|Superfamily Pyraloidea – Pyralid and Snout Moths|
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Family Pyralidae (Pyralid moths) and Family Cramidae (Crambid Snout Moths) include many important agricultural pest species. Live adult moths photographed in North America.
A lovely pyralid, Snowy Urola Moth – Urola nivalis
Family Pyralidae (Pyralid Moths) are agricultural pests; some are leaf tiers or leaf rollers; the majority are borers in stems, seeds, buds, or flowers. Some are wood borers in the cambium layer, others feed on combs in bee hives or on dried plant materials . Many economically important species: Indian meal moth, Clover hay-worm, Zimmerman pine moth, Sunflower head moth. The celery webworm is a pest on celery and alfala, among other vegetable and fodder crops .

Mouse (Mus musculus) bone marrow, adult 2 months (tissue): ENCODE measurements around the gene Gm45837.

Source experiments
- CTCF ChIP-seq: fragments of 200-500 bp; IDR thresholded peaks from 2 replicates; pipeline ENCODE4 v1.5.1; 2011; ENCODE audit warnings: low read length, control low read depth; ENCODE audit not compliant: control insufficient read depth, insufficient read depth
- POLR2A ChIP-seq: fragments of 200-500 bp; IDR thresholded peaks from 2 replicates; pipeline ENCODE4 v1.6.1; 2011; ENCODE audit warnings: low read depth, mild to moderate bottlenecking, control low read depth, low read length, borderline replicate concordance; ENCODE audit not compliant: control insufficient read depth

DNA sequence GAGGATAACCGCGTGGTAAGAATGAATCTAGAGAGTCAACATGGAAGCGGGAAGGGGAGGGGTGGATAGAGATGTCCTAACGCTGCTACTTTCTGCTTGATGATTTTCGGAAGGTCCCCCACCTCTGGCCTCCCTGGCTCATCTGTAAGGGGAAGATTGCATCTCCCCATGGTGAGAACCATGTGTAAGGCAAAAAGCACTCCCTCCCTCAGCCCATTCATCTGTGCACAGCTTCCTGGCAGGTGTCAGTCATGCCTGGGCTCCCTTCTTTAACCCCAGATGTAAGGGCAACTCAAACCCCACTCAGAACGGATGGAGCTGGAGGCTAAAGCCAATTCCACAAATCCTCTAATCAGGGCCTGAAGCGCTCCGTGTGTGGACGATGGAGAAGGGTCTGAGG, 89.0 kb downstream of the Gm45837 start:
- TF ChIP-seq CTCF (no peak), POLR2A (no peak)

There are five subfamilies and at least 6,150 species worldide. North America has approximately 565 species in five subfamilies.
Pondside Pyralid Moth
|Family Cramidae (Crambid Snout Moths) contains about 850 species in 9 subfamilies in North America, and about 11,630 described species in 15 subfamilies in the world, includes many important agricultural pest species.|
Vagabond Crambus Moth
Grape Leaf Folder
Order Lepidoptera: Moths. Unlike the butterflies, moths are usually nocturnal. Many moths and their caterpillars are major agricultural pests in large parts of the world. Moths in the family Tineidae are commonly regarded as pests because their larvae eat fabrics, clothes and blankets made from natural fibers such as wool or silk. Moths in the genus Farinalis feed on stored grain, flour, corn meal and other milled grain products.
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